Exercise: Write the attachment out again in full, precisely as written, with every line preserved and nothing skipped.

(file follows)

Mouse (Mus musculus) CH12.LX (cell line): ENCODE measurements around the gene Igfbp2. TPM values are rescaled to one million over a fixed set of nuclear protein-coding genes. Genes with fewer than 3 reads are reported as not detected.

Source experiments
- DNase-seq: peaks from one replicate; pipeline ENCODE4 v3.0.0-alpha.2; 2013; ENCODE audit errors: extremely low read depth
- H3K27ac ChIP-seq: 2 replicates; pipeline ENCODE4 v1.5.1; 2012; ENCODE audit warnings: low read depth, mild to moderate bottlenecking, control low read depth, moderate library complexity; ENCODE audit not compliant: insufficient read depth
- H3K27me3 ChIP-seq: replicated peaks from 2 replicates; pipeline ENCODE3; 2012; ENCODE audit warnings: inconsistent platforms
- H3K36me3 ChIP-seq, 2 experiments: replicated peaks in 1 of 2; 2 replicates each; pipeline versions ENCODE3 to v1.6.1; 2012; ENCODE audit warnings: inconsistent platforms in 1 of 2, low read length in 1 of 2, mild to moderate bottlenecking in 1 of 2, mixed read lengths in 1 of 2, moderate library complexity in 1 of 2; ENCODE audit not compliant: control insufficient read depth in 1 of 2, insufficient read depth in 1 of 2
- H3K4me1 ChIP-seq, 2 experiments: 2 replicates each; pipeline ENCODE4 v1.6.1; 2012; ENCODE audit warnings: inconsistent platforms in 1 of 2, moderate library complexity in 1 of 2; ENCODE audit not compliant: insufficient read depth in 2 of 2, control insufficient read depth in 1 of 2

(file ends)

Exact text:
Mouse (Mus musculus) CH12.LX (cell line): ENCODE measurements around the gene Igfbp2. TPM values are rescaled to one million over a fixed set of nuclear protein-coding genes. Genes with fewer than 3 reads are reported as not detected.

Source experiments
- DNase-seq: peaks from one replicate; pipeline ENCODE4 v3.0.0-alpha.2; 2013; ENCODE audit errors: extremely low read depth
- H3K27ac ChIP-seq: 2 replicates; pipeline ENCODE4 v1.5.1; 2012; ENCODE audit warnings: low read depth, mild to moderate bottlenecking, control low read depth, moderate library complexity; ENCODE audit not compliant: insufficient read depth
- H3K27me3 ChIP-seq: replicated peaks from 2 replicates; pipeline ENCODE3; 2012; ENCODE audit warnings: inconsistent platforms
- H3K36me3 ChIP-seq, 2 experiments: replicated peaks in 1 of 2; 2 replicates each; pipeline versions ENCODE3 to v1.6.1; 2012; ENCODE audit warnings: inconsistent platforms in 1 of 2, low read length in 1 of 2, mild to moderate bottlenecking in 1 of 2, mixed read lengths in 1 of 2, moderate library complexity in 1 of 2; ENCODE audit not compliant: control insufficient read depth in 1 of 2, insufficient read depth in 1 of 2
- H3K4me1 ChIP-seq, 2 experiments: 2 replicates each; pipeline ENCODE4 v1.6.1; 2012; ENCODE audit warnings: inconsistent platforms in 1 of 2, moderate library complexity in 1 of 2; ENCODE audit not compliant: insufficient read depth in 2 of 2, control insufficient read depth in 1 of 2